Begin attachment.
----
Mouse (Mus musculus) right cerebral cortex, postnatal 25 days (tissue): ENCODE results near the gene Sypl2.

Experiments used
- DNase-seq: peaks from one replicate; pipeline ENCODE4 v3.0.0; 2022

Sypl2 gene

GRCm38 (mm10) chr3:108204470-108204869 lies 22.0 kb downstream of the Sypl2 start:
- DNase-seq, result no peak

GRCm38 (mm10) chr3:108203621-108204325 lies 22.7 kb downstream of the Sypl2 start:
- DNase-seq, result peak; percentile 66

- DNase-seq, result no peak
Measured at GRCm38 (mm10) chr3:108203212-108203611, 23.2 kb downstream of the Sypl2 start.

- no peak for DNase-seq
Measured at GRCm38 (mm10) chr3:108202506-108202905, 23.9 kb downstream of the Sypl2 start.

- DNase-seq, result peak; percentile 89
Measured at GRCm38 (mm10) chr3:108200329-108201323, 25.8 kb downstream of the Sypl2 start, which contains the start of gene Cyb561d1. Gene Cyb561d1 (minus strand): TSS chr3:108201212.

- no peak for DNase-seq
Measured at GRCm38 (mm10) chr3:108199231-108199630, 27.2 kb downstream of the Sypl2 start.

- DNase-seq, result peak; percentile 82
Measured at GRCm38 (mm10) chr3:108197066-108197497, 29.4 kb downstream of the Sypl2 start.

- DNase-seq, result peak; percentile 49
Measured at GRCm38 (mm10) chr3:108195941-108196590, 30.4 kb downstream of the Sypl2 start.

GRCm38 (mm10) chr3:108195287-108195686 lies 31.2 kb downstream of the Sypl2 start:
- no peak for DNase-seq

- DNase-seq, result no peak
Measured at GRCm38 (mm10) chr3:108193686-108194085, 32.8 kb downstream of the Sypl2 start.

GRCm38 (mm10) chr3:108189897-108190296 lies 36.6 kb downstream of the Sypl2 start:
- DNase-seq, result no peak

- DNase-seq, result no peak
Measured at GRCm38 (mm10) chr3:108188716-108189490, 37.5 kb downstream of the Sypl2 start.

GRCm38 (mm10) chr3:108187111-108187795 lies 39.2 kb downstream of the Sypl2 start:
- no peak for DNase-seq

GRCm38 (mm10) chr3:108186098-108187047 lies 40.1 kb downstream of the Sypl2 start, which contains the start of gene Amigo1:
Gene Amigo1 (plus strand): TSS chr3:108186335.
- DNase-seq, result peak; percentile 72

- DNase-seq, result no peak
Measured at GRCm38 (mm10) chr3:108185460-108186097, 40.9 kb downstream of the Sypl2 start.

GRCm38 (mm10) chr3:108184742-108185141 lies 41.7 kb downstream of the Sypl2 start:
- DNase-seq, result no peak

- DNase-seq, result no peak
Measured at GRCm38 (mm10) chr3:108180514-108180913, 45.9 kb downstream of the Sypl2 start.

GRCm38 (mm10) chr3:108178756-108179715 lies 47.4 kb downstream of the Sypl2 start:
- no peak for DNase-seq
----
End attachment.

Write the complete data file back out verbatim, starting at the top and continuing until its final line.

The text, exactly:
Mouse (Mus musculus) right cerebral cortex, postnatal 25 days (tissue): ENCODE results near the gene Sypl2.

Experiments used
- DNase-seq: peaks from one replicate; pipeline ENCODE4 v3.0.0; 2022

Sypl2 gene

GRCm38 (mm10) chr3:108204470-108204869 lies 22.0 kb downstream of the Sypl2 start:
- DNase-seq, result no peak

GRCm38 (mm10) chr3:108203621-108204325 lies 22.7 kb downstream of the Sypl2 start:
- DNase-seq, result peak; percentile 66

- DNase-seq, result no peak
Measured at GRCm38 (mm10) chr3:108203212-108203611, 23.2 kb downstream of the Sypl2 start.

- no peak for DNase-seq
Measured at GRCm38 (mm10) chr3:108202506-108202905, 23.9 kb downstream of the Sypl2 start.

- DNase-seq, result peak; percentile 89
Measured at GRCm38 (mm10) chr3:108200329-108201323, 25.8 kb downstream of the Sypl2 start, which contains the start of gene Cyb561d1. Gene Cyb561d1 (minus strand): TSS chr3:108201212.

- no peak for DNase-seq
Measured at GRCm38 (mm10) chr3:108199231-108199630, 27.2 kb downstream of the Sypl2 start.

- DNase-seq, result peak; percentile 82
Measured at GRCm38 (mm10) chr3:108197066-108197497, 29.4 kb downstream of the Sypl2 start.

- DNase-seq, result peak; percentile 49
Measured at GRCm38 (mm10) chr3:108195941-108196590, 30.4 kb downstream of the Sypl2 start.

GRCm38 (mm10) chr3:108195287-108195686 lies 31.2 kb downstream of the Sypl2 start:
- no peak for DNase-seq

- DNase-seq, result no peak
Measured at GRCm38 (mm10) chr3:108193686-108194085, 32.8 kb downstream of the Sypl2 start.

GRCm38 (mm10) chr3:108189897-108190296 lies 36.6 kb downstream of the Sypl2 start:
- DNase-seq, result no peak

- DNase-seq, result no peak
Measured at GRCm38 (mm10) chr3:108188716-108189490, 37.5 kb downstream of the Sypl2 start.

GRCm38 (mm10) chr3:108187111-108187795 lies 39.2 kb downstream of the Sypl2 start:
- no peak for DNase-seq

GRCm38 (mm10) chr3:108186098-108187047 lies 40.1 kb downstream of the Sypl2 start, which contains the start of gene Amigo1:
Gene Amigo1 (plus strand): TSS chr3:108186335.
- DNase-seq, result peak; percentile 72

- DNase-seq, result no peak
Measured at GRCm38 (mm10) chr3:108185460-108186097, 40.9 kb downstream of the Sypl2 start.

GRCm38 (mm10) chr3:108184742-108185141 lies 41.7 kb downstream of the Sypl2 start:
- DNase-seq, result no peak

- DNase-seq, result no peak
Measured at GRCm38 (mm10) chr3:108180514-108180913, 45.9 kb downstream of the Sypl2 start.

GRCm38 (mm10) chr3:108178756-108179715 lies 47.4 kb downstream of the Sypl2 start:
- no peak for DNase-seq